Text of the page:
Marc Cooper’s on the money about the hijacking of the antiwar movement by the “extremist loonies” of International ANSWER, a front for the Party for Socialism and Liberation (itself a schism of the Workers World Party). The impact of these “fundamentalist-Leninist grouplets” (Cooper’s term) is not negligible. They dominate the C-SPAN coverage (of the 9/24 D.C. march, for instance) with their venomous speeches, scaring off Democratic politicians whose presence could make a difference, and making it very easy for right-wingers to dismiss anyone who criticizes the war.

But the issue isn’t merely tactical, it’s moral. For ANSWER, “anti-imperialism” means aligning with anti-American dictators and jihadist thugs. Too few people who go on these ANSWER-organized marches are aware of the group’s horrendous politics. Philip Weiss’s piece in New York magazine, which purports to be an analysis of the new antiwar movement, doesn’t even mention ANSWER in passing. They were one of the two chairing organizations, for chrissakes.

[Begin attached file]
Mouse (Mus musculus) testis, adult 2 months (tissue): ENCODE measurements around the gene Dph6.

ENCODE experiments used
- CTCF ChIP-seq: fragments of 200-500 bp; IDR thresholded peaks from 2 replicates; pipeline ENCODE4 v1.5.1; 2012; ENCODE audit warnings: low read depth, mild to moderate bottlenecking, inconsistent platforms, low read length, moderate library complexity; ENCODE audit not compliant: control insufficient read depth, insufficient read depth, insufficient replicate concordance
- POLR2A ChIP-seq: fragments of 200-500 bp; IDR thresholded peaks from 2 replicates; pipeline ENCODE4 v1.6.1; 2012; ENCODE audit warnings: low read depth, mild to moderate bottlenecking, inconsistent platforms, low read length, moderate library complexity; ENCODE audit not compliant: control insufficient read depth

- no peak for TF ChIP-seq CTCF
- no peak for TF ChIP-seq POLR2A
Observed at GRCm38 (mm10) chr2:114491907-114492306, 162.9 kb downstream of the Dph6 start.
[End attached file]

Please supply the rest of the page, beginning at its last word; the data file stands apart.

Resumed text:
On the other side are people like Carol Phillips, a war supporter and 9/24 counter-demonstrator who appeared on PBS’s Newshour with Jim Lehrer last night, debating Nancy Lessin, cofounder of Military Families Speak Out. Phillips spewed her own sort of venom:

…[Antiwar] people that say they speak for the military families or that they are veterans and stuff, shame on them for putting their fellow family members, their fellow service, airmen, Marines, Coast Guard, whatever, in harm’s way by doing what they are doing — of all people, they should know better.

There it is — merely to question the conduct of the war is to actively “put the troops in harm’s way.” Nonsense. I don’t believe for a second that the majority who turned out to protest on 9/24 were motivated by hatred of U.S. troops or any wish to do them harm. That’s what Christopher Hitchens misses in pieces like this. He’s right about the role of ANSWER, wrong in his assumption that the groundswell against the war amounts to an endorsement of ANSWER’s politics.

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